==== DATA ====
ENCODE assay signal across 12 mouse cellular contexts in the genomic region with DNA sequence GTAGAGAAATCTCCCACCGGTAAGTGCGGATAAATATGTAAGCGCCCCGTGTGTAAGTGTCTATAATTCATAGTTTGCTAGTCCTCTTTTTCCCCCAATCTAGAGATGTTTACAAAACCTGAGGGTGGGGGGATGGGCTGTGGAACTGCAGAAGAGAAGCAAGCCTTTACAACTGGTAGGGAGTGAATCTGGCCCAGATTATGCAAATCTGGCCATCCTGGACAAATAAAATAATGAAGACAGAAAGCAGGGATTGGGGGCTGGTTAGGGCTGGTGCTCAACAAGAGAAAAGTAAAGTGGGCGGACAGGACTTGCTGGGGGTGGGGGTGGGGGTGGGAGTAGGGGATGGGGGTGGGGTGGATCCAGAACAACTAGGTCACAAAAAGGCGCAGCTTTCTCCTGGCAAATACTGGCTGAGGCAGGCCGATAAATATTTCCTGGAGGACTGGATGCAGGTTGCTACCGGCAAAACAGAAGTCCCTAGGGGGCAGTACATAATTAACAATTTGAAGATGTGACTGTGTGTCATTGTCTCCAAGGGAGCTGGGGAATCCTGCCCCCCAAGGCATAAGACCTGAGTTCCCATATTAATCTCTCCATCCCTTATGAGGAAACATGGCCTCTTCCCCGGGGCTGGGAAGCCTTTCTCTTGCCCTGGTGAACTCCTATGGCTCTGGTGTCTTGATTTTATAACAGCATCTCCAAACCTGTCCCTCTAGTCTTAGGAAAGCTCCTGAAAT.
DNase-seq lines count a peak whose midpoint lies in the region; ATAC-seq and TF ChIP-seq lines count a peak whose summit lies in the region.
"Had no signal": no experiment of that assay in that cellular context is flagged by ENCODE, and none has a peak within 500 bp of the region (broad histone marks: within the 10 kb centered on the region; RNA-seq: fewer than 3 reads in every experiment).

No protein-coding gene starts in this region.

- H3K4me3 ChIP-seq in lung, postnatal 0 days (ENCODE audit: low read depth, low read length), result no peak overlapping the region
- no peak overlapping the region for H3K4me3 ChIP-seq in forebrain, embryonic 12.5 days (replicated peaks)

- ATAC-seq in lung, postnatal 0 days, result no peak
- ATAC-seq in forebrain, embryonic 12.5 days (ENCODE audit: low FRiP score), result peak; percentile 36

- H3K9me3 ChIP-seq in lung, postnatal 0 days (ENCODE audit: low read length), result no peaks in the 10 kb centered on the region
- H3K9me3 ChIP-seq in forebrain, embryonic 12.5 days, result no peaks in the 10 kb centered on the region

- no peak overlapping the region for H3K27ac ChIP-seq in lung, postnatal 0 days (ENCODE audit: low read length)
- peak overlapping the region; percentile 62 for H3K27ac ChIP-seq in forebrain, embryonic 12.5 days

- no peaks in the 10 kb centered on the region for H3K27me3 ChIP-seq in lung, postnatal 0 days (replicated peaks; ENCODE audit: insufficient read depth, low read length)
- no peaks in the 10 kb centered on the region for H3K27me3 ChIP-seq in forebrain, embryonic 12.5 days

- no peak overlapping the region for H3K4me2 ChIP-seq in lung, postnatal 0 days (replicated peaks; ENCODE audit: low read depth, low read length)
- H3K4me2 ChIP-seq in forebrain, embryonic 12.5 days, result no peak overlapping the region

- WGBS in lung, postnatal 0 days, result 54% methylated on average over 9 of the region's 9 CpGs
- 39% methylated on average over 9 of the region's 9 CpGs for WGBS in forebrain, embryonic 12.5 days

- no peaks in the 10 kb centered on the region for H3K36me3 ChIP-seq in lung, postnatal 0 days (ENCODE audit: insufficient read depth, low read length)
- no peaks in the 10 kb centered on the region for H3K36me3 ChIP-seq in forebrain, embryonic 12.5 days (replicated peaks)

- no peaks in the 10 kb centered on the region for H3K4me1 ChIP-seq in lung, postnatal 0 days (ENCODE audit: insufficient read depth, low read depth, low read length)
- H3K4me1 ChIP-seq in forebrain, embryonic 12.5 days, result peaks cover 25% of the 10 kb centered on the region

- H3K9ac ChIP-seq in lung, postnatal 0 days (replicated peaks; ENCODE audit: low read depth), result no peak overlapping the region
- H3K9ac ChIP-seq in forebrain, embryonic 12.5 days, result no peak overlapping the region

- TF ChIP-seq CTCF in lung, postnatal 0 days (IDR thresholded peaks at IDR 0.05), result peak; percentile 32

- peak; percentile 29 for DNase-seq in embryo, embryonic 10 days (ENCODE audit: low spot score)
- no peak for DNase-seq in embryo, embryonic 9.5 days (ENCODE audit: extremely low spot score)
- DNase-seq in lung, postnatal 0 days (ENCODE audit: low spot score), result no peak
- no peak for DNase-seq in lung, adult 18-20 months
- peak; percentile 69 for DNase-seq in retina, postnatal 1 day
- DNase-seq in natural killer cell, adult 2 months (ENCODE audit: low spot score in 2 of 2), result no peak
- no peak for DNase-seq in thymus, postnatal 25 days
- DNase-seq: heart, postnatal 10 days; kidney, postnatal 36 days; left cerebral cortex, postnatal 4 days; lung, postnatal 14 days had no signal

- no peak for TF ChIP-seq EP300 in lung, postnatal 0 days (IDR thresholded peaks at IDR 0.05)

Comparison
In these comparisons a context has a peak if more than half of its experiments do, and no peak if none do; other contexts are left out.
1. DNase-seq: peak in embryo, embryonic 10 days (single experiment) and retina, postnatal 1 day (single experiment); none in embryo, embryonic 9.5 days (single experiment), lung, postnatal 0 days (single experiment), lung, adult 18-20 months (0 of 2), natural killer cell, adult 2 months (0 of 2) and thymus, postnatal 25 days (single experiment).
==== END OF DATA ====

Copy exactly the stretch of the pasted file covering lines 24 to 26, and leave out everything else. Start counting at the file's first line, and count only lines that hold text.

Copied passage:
- H3K9ac ChIP-seq in forebrain, embryonic 12.5 days, result no peak overlapping the region

- TF ChIP-seq CTCF in lung, postnatal 0 days (IDR thresholded peaks at IDR 0.05), result peak; percentile 32

- peak; percentile 29 for DNase-seq in embryo, embryonic 10 days (ENCODE audit: low spot score)